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Paycheck Protection Program Loans Updated Information

Posted by Admin Posted on Apr 19 2020

The Paycheck Protection Program (PPP) funds have been exhausted. In less than two weeks, $349 billion has been claimed by around 1.6 million small business owners. While that may seem like a lot, 1.6 million is a mere 6% of America’s small businesses. This means 94% of small business owners, many of whom have applications pending with lenders, have been left to fend for themselves.

There has been a lot to learn over the past two weeks as a nation, as an industry, and as business owners. It’s important to take a closer look at the Paycheck Protection Program, and most importantly, what needs to be done next.

From the get-go, this program was ambitious. Financial institutions, small business owners and government agencies alike knew there would be challenges, delays and failures. But with less than a week’s notice (and fewer than 12 hours to build the final application) financial institutions around the country created some semblance of a formal process and began accepting applications.

To put this into perspective, in all of 2019, the SBA processed 60,000 loans. Somehow, that was accomplished in less than 14 days.

It became apparent fairly early on in the program’s launch that many segments of small business owners may find themselves with nowhere to turn. Big banks, if they participated in the program at all, prioritized their customers first. Small business owners without a prior relationship with an SBA-approved lender began to feel left in the cold. Many of these businesses turned to online marketplaces and non-bank SBA lenders.

For the program as a whole, the average PPP loan size was just under $240,000. For business owners who came to fintech lenders, the average was just over $82,000—one third the national average. This is due to the fact that fintech lenders’ super power is processing smaller loan amounts at a higher volume. Community banks, on the other hand, specialize in processing large amounts at a lower volume; this is not what Main Street needs right now.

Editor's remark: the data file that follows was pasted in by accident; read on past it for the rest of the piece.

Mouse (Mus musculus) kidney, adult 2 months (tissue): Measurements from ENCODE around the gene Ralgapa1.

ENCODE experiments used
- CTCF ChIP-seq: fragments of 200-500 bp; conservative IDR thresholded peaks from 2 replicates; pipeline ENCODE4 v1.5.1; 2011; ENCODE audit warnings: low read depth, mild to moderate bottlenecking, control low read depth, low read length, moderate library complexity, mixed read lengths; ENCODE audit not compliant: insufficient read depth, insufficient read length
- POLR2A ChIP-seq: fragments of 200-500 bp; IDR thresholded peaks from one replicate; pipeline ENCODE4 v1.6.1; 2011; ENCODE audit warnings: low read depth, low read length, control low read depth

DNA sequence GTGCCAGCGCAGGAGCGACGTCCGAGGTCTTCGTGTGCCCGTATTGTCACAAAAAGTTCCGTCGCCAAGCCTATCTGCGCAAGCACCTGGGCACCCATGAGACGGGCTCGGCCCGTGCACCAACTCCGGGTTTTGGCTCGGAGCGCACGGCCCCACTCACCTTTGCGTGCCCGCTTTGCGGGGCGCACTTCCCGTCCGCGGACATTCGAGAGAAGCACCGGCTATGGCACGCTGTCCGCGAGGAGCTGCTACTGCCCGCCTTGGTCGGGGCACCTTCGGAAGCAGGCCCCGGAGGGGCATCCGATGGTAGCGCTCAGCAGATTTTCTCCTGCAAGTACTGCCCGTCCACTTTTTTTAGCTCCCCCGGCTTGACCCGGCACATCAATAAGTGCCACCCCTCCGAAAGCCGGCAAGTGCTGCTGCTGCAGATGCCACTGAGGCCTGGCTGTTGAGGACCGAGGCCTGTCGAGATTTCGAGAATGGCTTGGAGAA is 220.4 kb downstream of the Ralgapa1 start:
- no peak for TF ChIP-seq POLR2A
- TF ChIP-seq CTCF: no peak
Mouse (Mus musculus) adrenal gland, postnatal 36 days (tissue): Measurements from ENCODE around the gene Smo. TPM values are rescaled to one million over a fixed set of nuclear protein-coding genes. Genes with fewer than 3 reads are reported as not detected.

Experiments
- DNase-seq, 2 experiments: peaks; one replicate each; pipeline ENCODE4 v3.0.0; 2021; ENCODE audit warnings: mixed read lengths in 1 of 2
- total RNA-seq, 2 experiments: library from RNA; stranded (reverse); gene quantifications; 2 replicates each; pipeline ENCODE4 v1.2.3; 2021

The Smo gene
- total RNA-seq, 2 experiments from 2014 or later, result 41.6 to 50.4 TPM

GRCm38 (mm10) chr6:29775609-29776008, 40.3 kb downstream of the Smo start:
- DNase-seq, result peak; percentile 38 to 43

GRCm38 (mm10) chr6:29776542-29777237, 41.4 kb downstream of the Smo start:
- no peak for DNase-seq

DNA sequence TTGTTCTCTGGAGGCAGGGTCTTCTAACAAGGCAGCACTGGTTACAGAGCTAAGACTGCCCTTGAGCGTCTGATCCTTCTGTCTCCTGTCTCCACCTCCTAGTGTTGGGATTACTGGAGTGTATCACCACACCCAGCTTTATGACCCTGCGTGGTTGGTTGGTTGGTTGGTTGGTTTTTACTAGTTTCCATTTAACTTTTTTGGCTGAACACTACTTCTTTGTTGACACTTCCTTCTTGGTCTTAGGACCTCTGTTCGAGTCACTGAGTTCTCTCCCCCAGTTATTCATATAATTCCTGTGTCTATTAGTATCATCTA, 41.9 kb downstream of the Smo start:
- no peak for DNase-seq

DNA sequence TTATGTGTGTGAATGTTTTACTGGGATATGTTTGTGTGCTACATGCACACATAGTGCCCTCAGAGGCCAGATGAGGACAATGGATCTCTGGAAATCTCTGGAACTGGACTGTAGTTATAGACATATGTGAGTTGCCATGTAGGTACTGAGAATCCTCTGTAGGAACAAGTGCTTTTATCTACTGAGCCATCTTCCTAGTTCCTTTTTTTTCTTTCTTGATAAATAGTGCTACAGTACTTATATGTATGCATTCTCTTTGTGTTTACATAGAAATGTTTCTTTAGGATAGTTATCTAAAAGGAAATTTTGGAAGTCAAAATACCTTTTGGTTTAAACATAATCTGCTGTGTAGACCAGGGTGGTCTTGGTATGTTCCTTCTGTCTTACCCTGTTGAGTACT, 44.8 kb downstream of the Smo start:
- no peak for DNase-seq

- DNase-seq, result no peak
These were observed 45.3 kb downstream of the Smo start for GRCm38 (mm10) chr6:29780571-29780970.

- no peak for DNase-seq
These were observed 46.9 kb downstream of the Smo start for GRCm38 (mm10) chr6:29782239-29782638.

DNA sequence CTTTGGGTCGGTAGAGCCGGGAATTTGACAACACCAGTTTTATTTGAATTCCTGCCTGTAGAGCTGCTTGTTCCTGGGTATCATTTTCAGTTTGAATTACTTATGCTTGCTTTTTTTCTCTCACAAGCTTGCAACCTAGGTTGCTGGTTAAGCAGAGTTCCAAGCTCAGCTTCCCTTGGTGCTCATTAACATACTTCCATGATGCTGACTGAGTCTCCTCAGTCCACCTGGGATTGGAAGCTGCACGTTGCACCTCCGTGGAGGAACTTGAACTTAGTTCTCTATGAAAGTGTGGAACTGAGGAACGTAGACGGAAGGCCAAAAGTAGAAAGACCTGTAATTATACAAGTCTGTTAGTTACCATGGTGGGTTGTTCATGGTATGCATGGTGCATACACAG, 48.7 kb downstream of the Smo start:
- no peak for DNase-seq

The fact that fintech and non-bank lenders have been approved to participate in the distribution of PPP loans will make a world of difference if and when more funds are appropriated. Small businesses would have benefited more had these lenders been approved earlier in the process (most of them weren’t approved until the money had actually run out), but they can take heart knowing that more high-tech options will be available in the next phase.

In addition, the SBA didn’t approve every FDIC bank and credit union—only those that were SBA-licensed lenders. 

Another problem that plagued many financial institutions around the country was getting “pristine” applications to submit to the SBA. Ever-changing requirements led to many business owners’ applications bouncing back from the SBA. Most lenders found out early on that the PDF application that was released by Treasury was missing a few important data points (date of birth, business start date, and 6-digit NAICS industry code) that were needed to submit the application through E-Tran.

The rules also changed days into the launch of the program about whether a business owner could submit an application to more than one financial institution. This created a lot of confusion and trepidation for business owners who wanted to ensure they followed the guidelines to a tee, while also ensuring they secured a place in line with the fastest-moving loan processor.

What Comes Next?

The priority now is Congress approving additional PPP funds. The increase is already in discussion and has bi-partisan support to some degree, but it is time to get it passed and get these funds into the hands of the nation’s small business owners.

Until then, financial institutions are preparing for the second wave of approvals. Ideally, the SBA will also approve all banks, credit unions, and legitimate fintech lenders to participate in this next round so that those small business customers that were placed at a disadvantage in the first round will become the priority in round two. With SBA’s early E-Tran problem resolved, I am confident the next wave of capital distribution will be much faster. Business owners who did not get funded in the first round should work now to ensure their applications are in pristine condition.

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